Feeds:
Posts
Comments

Archive for April, 2020

Banyan

During the Regency, underclothing was the term for underwear. Unmentionables were actually breeches or trousers, not underclothing. The meaning changed to mean underclothing during the Victorian era. Interestingly, a man’s shirt was also considered to be underwear. Ergo, if a man is running around wearing only his shirt, he’s running around in this underclothing. This was probably the reason banyans were so popular. One man even had his portrait wearing one. For their nether parts, gentlemen either wore their shirt tails tucked around their groin or drawers.

men's drawers

 

#RegencyTrivia #ReadaRegency #HistoricalRomance #HistoricalFiction

Read Full Post »

Every once and a while I like to post something I’ve found that goes beyond the Regency. We often bemoan historical inaccuracies. And we all know that that they aren’t limited to the Regency era. Here is a sampling of movies that got things wrong. If you saw the movie, did you recognize the inaccuracy?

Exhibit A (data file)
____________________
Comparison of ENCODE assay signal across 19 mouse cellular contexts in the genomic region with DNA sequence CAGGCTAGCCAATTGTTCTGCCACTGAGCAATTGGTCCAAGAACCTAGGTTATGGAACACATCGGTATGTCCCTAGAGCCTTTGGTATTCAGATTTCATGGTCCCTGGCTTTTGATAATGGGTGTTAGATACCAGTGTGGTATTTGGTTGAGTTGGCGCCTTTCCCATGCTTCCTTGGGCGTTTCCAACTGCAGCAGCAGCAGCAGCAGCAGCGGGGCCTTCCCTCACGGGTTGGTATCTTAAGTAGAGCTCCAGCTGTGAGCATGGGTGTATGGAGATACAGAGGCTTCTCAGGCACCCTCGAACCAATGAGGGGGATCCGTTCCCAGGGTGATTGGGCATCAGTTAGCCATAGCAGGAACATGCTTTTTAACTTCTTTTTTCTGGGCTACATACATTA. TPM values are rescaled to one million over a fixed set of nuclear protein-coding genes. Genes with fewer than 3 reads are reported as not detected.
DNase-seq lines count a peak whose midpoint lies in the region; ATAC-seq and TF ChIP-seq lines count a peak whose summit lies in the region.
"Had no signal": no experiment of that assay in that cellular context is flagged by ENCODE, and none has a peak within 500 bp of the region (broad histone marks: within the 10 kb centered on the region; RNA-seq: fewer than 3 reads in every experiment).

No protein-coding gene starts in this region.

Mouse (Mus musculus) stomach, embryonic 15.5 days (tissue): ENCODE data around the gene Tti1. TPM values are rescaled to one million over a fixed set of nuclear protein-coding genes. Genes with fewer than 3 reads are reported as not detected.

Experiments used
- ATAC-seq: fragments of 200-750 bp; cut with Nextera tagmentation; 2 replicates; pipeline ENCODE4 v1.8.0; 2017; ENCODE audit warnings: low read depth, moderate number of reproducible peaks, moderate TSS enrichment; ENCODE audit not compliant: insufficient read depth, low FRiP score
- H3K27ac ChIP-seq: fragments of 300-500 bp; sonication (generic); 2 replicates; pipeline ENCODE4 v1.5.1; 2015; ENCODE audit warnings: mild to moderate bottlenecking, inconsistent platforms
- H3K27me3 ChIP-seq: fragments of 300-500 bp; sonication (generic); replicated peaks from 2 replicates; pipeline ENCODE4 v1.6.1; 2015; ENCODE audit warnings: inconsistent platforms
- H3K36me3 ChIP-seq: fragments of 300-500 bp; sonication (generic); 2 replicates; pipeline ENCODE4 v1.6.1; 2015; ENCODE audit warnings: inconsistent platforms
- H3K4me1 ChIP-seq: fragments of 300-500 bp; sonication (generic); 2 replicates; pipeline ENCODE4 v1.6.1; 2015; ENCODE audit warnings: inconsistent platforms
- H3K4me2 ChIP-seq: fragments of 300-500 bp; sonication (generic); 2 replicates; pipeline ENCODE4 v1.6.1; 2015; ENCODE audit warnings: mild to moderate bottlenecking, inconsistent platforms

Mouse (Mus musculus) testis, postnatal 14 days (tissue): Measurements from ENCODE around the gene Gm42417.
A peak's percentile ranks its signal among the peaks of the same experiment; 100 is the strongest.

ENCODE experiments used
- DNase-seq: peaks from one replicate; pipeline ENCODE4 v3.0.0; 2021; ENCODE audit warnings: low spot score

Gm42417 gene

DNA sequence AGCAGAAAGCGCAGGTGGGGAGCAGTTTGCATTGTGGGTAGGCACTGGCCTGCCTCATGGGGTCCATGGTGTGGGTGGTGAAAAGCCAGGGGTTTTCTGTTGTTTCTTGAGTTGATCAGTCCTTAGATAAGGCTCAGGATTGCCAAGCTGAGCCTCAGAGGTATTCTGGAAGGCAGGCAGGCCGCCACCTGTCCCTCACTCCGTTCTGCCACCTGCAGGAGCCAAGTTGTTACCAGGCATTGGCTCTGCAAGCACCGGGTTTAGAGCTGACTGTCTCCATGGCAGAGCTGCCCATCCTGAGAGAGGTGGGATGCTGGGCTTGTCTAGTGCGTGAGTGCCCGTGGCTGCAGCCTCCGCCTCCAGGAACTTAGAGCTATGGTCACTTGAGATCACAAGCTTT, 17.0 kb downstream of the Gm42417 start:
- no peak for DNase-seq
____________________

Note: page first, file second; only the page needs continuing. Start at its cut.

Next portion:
#RegencyTrivia #HistoricalFiction #HistoricalRomance

Read Full Post »

Drawers

There is an on-going (and unresolved) debate about whether ladies wore drawers. Advertisements have been found for drawers. I tend to think ladies, especially young ladies, did not wear them. It’s more than possible that women in the demi-mode did wear them. They were considered scandalous because they had legs and only men were supposed to wear clothing items with legs. They were also notorious for falling down. At least one lady was embarrassed when she was at an evening entertainment and they did just that. But whether you believe they did or not, it’s helpful to know just what Regency era drawers looked like.